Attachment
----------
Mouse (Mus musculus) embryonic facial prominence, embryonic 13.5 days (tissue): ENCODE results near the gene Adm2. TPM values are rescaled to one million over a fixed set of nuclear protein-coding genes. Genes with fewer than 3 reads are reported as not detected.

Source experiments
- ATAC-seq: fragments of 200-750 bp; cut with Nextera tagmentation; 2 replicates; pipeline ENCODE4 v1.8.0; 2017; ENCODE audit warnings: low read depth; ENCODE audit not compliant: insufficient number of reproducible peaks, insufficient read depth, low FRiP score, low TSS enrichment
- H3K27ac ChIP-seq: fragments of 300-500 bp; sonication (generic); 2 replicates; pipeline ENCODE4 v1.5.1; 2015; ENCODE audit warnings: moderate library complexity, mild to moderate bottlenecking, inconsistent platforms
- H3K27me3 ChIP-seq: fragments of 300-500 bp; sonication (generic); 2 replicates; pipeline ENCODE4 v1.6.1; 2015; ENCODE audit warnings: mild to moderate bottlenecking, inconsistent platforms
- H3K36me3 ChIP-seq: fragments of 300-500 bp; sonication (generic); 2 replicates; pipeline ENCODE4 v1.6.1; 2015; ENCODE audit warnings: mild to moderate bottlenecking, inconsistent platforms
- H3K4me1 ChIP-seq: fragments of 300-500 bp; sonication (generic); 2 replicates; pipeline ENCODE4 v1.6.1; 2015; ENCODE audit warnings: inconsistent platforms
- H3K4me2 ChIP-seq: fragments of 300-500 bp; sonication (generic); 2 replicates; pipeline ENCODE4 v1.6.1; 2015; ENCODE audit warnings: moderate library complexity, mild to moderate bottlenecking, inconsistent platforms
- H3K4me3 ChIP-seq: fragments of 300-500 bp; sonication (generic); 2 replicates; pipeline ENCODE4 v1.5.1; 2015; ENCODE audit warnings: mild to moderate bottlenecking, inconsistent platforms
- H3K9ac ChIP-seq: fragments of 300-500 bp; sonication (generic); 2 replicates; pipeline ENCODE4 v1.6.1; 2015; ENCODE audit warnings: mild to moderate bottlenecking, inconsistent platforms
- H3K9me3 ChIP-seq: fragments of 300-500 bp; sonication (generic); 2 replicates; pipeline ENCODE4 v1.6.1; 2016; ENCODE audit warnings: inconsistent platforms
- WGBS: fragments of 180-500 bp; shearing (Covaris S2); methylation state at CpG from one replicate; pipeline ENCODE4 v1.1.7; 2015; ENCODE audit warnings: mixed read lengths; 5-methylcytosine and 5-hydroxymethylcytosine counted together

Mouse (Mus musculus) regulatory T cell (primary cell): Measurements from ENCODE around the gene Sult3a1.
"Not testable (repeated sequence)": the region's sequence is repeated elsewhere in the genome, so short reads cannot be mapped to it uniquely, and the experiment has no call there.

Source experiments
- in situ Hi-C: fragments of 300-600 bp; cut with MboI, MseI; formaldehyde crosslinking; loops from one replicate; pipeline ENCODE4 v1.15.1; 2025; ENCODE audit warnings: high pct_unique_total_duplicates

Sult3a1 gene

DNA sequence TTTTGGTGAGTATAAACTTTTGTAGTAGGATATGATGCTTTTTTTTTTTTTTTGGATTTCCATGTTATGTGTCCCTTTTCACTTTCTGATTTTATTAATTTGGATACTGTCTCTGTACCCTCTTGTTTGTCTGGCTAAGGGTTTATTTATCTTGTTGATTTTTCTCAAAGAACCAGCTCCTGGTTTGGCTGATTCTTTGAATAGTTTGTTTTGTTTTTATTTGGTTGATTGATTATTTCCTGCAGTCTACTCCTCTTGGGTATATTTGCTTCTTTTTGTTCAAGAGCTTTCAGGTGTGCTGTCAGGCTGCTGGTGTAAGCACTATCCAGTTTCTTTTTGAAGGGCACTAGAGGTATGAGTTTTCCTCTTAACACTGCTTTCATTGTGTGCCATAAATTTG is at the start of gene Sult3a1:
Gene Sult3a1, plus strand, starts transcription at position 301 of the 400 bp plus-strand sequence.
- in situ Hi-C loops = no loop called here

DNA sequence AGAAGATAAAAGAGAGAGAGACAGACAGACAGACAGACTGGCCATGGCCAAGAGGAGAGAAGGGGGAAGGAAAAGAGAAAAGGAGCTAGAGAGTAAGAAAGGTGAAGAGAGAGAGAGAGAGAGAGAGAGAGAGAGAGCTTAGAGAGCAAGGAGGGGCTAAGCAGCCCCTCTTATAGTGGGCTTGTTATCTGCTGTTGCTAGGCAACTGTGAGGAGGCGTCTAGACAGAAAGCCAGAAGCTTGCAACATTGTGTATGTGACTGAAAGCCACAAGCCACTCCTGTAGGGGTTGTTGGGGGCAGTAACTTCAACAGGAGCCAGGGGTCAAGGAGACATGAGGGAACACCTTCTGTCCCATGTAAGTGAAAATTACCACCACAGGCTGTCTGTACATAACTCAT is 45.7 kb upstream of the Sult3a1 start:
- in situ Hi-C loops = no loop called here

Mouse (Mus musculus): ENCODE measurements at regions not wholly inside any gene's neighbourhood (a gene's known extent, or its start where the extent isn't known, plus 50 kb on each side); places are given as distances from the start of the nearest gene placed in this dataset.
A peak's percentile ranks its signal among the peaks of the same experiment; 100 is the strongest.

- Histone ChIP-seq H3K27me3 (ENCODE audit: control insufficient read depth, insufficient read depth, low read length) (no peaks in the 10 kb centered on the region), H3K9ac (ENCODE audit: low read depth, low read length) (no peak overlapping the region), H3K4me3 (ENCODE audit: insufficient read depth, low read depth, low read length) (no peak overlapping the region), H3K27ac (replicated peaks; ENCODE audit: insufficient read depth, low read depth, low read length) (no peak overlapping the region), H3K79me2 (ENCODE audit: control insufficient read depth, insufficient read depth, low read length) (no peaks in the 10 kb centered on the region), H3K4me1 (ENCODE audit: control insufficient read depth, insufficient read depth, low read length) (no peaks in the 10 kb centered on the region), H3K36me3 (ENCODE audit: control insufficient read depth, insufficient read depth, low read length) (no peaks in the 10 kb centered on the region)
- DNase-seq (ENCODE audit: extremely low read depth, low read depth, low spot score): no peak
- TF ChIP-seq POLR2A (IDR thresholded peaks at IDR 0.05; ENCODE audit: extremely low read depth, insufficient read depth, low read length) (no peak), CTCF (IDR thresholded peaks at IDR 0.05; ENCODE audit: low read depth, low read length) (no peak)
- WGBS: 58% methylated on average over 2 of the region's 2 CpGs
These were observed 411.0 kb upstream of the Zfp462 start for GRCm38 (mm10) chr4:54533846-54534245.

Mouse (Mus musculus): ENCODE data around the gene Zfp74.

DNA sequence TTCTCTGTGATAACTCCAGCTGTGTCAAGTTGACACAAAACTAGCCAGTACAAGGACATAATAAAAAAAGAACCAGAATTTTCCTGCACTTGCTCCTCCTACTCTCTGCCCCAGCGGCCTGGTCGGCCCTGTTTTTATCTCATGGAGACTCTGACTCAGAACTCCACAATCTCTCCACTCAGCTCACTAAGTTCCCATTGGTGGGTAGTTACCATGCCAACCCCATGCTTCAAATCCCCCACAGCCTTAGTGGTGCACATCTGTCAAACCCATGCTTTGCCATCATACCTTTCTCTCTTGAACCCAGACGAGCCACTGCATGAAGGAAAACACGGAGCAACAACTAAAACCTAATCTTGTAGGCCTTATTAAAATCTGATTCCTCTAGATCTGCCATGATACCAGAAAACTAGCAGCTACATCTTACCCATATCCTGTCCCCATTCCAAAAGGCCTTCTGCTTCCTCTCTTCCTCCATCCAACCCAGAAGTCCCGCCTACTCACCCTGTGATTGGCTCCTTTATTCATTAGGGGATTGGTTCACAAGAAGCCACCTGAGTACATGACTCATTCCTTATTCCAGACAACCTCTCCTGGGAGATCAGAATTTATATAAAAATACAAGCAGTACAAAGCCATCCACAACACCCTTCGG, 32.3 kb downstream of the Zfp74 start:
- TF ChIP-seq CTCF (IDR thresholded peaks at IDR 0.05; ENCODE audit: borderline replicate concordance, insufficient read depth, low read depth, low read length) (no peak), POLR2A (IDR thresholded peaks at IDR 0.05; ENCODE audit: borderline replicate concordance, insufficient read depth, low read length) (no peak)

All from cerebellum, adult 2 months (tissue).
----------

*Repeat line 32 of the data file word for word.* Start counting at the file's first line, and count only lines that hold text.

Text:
- TF ChIP-seq CTCF (IDR thresholded peaks at IDR 0.05; ENCODE audit: borderline replicate concordance, insufficient read depth, low read depth, low read length) (no peak), POLR2A (IDR thresholded peaks at IDR 0.05; ENCODE audit: borderline replicate concordance, insufficient read depth, low read length) (no peak)